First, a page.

A: Absolutely! Think about it. Dogs can have genes/health conditions that are not shown on the surface. Sometimes they show up later in life or sometimes when bred with another dog with the same gene they can have puppies that show that condition. The purpose of showing is to prove and qualify which dogs have the right structure, temperament, and appearance to carry on the future of the breed. If a dog has too many missing teeth, or improper angulation of their shoulder joints - the dog may not win its show title. If the dog is shown and judged to be a good candidate in those areas by winning their show titles- it doesn't just mean the dog "looks good" or "shows well," it means they have the character and physical substance to do what they are meant to do. The purpose of health testing is to reveal the condition of what is not readily apparent to the eye. It shows you what their genetic makeup is and the actual screenings that can only be performed by specialists. A dog from that kind of breeding will not only produce "show dogs" but the best suited dog for family/companionship because they are healthy, long quality life expectancy, will not wear down from activity like a dog from poor breeding would, and the temperament has been proven and stable for generation upon generation. ....A dog from the background of no showing or no testing is basically a "crapshoot." Conditions and issues can readily crop up. ...If you consider just one single risk - fatal congenital heart condition of Dilated Cardiomyopathy, having a 40-50% occurrence (depending where you get your statistic from), with a likelihood as great as that wouldn't it be worth it to support a breeder that goes above and beyond testing for those things versus the breeder that does nothing except "has a good dog" ?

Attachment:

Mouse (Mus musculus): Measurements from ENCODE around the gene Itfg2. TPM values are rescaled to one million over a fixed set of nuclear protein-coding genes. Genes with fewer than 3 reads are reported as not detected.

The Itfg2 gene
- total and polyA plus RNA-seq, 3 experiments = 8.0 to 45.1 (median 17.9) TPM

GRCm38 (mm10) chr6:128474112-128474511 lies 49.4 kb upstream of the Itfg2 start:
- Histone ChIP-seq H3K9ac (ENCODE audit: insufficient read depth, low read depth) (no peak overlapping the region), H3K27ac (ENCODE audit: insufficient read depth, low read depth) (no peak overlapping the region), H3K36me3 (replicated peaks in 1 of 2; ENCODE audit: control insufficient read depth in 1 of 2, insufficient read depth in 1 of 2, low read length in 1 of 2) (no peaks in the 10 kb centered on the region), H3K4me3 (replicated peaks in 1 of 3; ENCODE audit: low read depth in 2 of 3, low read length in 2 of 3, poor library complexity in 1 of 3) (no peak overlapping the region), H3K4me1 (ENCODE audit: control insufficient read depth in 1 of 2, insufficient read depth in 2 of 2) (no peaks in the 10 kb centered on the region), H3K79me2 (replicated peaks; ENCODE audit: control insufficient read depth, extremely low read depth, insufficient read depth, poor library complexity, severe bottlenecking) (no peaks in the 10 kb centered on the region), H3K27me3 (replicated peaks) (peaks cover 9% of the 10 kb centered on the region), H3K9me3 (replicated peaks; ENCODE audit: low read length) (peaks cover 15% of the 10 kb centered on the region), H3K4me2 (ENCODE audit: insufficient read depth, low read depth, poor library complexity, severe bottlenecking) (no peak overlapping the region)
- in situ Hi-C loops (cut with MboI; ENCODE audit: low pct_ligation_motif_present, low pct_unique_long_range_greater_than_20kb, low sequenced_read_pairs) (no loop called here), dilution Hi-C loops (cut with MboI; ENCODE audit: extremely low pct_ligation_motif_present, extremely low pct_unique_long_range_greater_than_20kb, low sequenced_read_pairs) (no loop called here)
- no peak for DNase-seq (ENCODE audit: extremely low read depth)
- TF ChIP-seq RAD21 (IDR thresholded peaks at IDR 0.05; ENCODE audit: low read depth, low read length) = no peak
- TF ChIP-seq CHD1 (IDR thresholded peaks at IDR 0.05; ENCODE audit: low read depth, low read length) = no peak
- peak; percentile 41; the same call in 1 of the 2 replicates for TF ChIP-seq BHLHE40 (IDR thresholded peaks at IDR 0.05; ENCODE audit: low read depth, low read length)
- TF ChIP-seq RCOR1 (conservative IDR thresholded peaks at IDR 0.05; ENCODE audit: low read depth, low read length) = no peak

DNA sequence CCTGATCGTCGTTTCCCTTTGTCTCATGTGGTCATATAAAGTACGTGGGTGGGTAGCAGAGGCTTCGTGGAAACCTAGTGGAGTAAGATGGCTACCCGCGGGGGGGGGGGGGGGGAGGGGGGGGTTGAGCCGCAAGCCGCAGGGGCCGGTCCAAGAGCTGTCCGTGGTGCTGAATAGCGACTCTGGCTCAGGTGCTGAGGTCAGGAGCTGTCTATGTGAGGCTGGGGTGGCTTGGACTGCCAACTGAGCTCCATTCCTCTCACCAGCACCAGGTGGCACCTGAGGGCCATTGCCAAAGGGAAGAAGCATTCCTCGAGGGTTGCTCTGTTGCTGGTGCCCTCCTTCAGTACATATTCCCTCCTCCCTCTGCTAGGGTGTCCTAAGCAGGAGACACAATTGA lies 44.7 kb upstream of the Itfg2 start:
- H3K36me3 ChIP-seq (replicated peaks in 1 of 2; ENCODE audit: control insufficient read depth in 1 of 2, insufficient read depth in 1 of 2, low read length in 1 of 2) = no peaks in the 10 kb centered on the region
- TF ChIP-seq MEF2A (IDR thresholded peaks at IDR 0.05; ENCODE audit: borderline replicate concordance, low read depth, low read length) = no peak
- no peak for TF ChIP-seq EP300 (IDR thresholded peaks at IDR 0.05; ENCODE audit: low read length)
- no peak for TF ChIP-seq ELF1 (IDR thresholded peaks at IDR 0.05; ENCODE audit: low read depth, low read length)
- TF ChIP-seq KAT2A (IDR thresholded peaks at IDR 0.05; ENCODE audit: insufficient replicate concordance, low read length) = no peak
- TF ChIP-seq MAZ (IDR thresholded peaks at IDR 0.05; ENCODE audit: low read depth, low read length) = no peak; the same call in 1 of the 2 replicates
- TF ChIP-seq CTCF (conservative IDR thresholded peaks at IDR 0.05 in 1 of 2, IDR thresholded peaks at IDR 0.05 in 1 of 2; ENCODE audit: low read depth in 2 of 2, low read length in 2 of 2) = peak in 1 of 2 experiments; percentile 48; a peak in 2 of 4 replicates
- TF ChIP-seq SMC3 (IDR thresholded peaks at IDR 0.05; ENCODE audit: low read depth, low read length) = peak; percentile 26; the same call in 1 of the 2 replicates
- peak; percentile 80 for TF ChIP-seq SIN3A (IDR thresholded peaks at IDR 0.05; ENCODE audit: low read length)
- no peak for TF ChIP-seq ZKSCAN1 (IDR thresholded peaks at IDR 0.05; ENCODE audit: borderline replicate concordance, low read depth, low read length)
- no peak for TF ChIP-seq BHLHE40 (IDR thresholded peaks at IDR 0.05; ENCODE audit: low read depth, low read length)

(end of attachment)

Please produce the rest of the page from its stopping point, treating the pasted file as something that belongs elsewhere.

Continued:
Q: Should I get a Doberman from a rescue or from a breeder?
A: This is totally up to you and your situation. There are plenty of good dogs out there that got dealt an unfair card and wound up in shelters to no fault of their own, and need a loving home. A dog is made up of their past - in both experience and genetics - and there is (usually) no way to find this out in shelter dogs, so there is a risk. It could put your children or other pets in danger, it could cost a lot in vet bills, it could mean a lot of heartache if the dog passes away soon or unexpected. These are risks associated with dog ownership at all and not just rescues, but generally these things are in our favor and less "risky" when the dog is from a good breeder and good breeding. If you weigh the risks/pros and cons and decide to go with a breeder, please support the good ones and not just "the cutest puppy" or "best price."

Q: Where can I find a good breeder?
A: We follow the CKC, ADPC and DPCA code of ethics and reputable breeding practices, so you are looking at a good breeder right here! We have far more inquiries than we would ever have puppies for though, and we are very selective so that our puppies go to the best home they deserve. We only breed occasionally and puppies are mostly spoken for in advance. But if you are interested in a puppy of ours, keep reading throughout the site and then fill out an application on our PUPPY APPLICATION page. ...if we are not the right fit for you or the availability is just not going to work out, feel free to ask us if we know of any other reputable breeders with planned litters and check out the DPCA's breeder referral. Don't limit yourself to just breeders in your area. It is nice if you can meet in person and visit the puppies, but the breeder's expertise will need to be trusted when picking anyways, and the best breeder with the right match of dogs is not always in your neighborhood.


Thank you for taking the time to research! Here are some questions to ask yourself:

Are you prepared to see your Doberman through to old age?
What's your lifestyle and how will a large, energetic dog fit in?
Are you prepared for an inside only dog?
What do you plan to do with your dog while on errands, or vacation?
Do you have a large proper fenced yard or are willing to go exercise several times a day in all weather conditions?
Who will be taking care of the dog?
If you work, what will your dog do while you're at work?
Do you have a trainer/training classes arranged for your dog?
Do you have children? Are they mature enough to treat the dog with respect? If they are quite young, are you prepared to raise a puppy (basically another child) and your child simultaneous?
Does your housing, city, homeowner's insurance, or neighborhood allow Dobermans?
Can you afford a dog right now? Are you prepared to make that financial commitment for the life of the dog?
Are you considering a puppy from a reputable breeder or rescuing an adult?